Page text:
Leaving behind the idyllic south shores of the North Saskatchewan River, the next chapter of our virtual tour brings us to Rundle Park in the north. It’s come a long way from its origins as a coal mine and gravel extraction site and later a landfill for the Town of Beverly. Since the small municipality was annexed in the ‘60s, the City of Edmonton closed the dump and spent the next four decades beautifying the area. And their efforts are obvious. Now visitors see no evidence of its less than green past. In fact, Rundle Park has become just another verdant thread making up the ribbon of green spooled around our river.
Like Kinsmen Park, the focus of our other installment this month, Rundle Park is home to several recreational facilities that are available to the public all year round. The A.C.T. Aquatic and Recreation Centre offers scheduled and drop-in activities like badminton and pickleball. The Rundle Park Family Centre offers a setting for your next special event with beautiful views of the River Valley. There’s also a golf course, but you’ll have to wait for the 2017 season before you try your hand at the 18-hole Par 3 course.
Beyond these community centres, athletic visitors can enjoy tennis courts, soccer and football fields, ball diamonds, beach volleyball courts, mini golf, and a paddle centre by the river in the summer. Now that winter is finally on its way, the cross-country ski trails, toboggan hill, and man-made ponds for shinny and skating are more seasonally appropriate.
At any time of the year, however, the approximately 4 km walking loop is an excellent way to experience the park. The gravel trails that follow the river provide a refuge from the busy open spaces of Rundle, though the trees will part occasionally to provide outstanding views of the river. The quietude you can find alongside the river makes this part of the trail a popular destination for walkers, runner, bikers, and even pets!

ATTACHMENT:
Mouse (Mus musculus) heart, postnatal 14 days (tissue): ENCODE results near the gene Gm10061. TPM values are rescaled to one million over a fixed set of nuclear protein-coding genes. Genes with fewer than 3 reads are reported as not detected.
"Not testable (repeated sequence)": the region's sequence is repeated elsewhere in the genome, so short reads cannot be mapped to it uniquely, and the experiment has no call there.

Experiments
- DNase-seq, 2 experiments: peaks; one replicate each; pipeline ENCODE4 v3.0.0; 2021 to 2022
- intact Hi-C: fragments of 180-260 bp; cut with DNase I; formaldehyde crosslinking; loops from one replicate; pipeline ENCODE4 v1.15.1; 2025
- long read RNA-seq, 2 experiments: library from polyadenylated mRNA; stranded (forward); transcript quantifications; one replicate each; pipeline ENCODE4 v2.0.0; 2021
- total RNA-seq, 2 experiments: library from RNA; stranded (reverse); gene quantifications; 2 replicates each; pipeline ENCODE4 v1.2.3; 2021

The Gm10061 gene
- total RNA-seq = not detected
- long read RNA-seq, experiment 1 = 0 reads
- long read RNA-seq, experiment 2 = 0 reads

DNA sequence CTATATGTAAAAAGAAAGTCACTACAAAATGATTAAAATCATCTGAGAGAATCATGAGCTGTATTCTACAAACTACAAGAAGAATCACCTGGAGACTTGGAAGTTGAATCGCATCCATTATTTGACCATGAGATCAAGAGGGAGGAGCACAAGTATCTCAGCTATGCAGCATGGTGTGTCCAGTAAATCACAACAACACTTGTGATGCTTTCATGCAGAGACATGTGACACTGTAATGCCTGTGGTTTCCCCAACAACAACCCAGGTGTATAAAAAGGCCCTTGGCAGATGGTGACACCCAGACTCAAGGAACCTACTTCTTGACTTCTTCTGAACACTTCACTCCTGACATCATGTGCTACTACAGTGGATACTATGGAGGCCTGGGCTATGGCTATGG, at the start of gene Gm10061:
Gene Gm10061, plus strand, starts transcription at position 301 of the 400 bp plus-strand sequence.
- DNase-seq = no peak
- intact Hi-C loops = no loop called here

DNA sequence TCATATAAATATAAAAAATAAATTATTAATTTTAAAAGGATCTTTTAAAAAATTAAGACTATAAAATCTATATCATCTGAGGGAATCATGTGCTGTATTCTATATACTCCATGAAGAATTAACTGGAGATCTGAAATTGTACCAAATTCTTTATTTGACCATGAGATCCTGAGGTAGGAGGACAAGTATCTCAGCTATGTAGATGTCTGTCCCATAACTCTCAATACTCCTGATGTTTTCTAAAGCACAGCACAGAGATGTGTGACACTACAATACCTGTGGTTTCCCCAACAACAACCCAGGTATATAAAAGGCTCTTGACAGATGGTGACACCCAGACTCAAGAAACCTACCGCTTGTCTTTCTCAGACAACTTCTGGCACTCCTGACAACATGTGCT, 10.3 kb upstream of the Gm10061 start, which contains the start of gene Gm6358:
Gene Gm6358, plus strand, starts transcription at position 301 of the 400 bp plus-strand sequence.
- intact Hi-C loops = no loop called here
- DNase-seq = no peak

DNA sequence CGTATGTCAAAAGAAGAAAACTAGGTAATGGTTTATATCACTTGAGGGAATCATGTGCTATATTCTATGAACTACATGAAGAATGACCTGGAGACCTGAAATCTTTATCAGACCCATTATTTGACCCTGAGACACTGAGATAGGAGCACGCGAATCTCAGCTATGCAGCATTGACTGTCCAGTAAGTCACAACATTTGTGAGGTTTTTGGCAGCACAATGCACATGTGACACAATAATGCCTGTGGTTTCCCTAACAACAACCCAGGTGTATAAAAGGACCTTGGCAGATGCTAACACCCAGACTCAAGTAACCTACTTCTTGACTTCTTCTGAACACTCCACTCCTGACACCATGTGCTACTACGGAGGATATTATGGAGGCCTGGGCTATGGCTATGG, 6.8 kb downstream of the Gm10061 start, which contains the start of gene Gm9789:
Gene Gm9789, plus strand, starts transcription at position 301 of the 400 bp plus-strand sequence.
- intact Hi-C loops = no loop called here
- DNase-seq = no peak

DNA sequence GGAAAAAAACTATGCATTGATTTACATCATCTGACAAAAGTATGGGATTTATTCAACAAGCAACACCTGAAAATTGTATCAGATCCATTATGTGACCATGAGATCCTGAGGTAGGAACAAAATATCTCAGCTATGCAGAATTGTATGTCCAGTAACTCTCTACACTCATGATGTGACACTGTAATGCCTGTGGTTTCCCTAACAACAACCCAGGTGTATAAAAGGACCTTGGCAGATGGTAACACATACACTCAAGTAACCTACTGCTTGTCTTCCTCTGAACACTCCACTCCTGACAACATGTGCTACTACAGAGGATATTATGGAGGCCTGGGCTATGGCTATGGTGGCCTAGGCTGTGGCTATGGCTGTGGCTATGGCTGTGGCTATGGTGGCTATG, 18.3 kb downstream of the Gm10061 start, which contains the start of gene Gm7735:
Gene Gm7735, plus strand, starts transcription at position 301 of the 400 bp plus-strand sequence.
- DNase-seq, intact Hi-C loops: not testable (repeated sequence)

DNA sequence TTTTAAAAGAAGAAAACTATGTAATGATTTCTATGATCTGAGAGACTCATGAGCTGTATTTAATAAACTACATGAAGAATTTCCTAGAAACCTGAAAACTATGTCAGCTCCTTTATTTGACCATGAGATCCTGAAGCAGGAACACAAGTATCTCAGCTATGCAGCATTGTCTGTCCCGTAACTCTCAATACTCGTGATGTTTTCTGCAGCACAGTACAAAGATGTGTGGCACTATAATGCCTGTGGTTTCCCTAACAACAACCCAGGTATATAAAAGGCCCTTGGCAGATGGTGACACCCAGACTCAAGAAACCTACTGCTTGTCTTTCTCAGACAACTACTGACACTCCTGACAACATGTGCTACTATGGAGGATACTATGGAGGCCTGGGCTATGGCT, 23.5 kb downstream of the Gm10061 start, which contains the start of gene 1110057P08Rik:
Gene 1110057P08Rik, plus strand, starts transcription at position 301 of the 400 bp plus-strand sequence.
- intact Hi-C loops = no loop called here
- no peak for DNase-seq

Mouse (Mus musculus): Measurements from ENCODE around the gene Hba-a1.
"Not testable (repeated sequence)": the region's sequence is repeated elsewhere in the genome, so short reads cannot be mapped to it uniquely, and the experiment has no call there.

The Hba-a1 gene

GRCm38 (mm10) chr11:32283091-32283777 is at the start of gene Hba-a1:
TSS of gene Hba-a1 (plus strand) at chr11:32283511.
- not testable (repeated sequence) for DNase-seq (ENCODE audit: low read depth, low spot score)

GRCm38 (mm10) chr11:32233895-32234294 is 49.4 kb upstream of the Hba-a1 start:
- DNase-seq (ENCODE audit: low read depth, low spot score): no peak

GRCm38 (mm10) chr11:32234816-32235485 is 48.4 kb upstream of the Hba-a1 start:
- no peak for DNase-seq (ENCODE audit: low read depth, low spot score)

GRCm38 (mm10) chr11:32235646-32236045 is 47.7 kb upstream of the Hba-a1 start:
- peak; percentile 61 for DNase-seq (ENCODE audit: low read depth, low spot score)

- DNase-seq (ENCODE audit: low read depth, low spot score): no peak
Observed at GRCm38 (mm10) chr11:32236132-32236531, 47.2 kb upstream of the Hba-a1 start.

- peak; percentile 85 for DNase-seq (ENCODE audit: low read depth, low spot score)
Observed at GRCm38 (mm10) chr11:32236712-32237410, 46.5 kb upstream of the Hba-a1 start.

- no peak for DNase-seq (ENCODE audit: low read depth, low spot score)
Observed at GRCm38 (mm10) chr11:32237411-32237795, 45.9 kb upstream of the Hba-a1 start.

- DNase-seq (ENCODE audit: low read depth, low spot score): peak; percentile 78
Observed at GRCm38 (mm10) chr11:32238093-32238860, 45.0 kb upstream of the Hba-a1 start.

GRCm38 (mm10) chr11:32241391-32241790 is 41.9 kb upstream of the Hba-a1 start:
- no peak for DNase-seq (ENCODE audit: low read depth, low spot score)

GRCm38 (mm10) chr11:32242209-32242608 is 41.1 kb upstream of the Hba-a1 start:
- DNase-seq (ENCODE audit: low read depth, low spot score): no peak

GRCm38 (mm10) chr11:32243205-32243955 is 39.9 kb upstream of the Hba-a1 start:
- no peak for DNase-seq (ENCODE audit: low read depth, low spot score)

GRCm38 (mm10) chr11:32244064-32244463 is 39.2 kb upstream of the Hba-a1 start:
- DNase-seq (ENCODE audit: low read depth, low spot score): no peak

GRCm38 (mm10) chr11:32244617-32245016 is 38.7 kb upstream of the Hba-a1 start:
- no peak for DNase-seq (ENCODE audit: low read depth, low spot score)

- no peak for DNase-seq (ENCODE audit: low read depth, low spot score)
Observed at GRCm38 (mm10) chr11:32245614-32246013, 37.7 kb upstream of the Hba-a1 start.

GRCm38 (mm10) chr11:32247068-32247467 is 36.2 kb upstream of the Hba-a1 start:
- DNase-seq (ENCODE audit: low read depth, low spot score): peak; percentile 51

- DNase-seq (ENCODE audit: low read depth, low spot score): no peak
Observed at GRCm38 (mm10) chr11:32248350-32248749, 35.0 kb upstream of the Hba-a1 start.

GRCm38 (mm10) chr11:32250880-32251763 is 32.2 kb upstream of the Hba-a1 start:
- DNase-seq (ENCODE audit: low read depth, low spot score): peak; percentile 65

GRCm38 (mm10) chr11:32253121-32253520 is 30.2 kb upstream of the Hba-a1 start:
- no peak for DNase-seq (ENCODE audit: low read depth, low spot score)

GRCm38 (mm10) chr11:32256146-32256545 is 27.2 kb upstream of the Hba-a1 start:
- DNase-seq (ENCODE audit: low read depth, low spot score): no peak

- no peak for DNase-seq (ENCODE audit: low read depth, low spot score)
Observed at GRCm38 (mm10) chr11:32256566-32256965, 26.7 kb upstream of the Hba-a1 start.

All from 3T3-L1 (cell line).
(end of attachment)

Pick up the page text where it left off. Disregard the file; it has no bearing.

It’s also a great place to spot the cluster of Poplars on the south bend of the route. Poplars are an incredible species of trees for their proclivity for rapid growth. They can add anywhere between 5 and 10 feet each year, until they reach a mature height of 50 to 100 feet tall. If you have any Poplars on your property, it may feel like you barely blinked before it shot up. Once you get over its growth spurt, you may also notice problematic issues regarding its structure. Weak, loosened limbs, competing branches, or boughs reaching towards buildings and power lines are exactly the kinds of things you don’t want to see in your trees. Luckily, there are plenty of advantages to pruning your Poplar in the winter.
It may only be November — and with a spat of warm weather to boot — but Old Man Winter is only around the corner. As your Poplars go dormant and lose their leaves, they give you a perfect opportunity to examine their structure. The cold weather conditions of the season makes the winter an ideal time to prune Edmonton trees, as the below zero temps prevent the spread of disease and pest infestations. Pruning can get them back into shape, improving their appearance and removing any problematic branches that may cause damage later on. The process also encourages healthier regrowth in the spring.
When mature Poplars reach up to 100 feet tall, the process of pruning them (and indeed, any mature tree) is no easy feat. You lack the equipment to reach its towering limbs and the experience to wield it, so the task should be left to the professionals. Should your walk through Rundle Park remind you of the essential pruning you need to take on back home, give our offices a call. Our team of ISA-certified arborists are trained to care for Edmonton trees at any time of the year.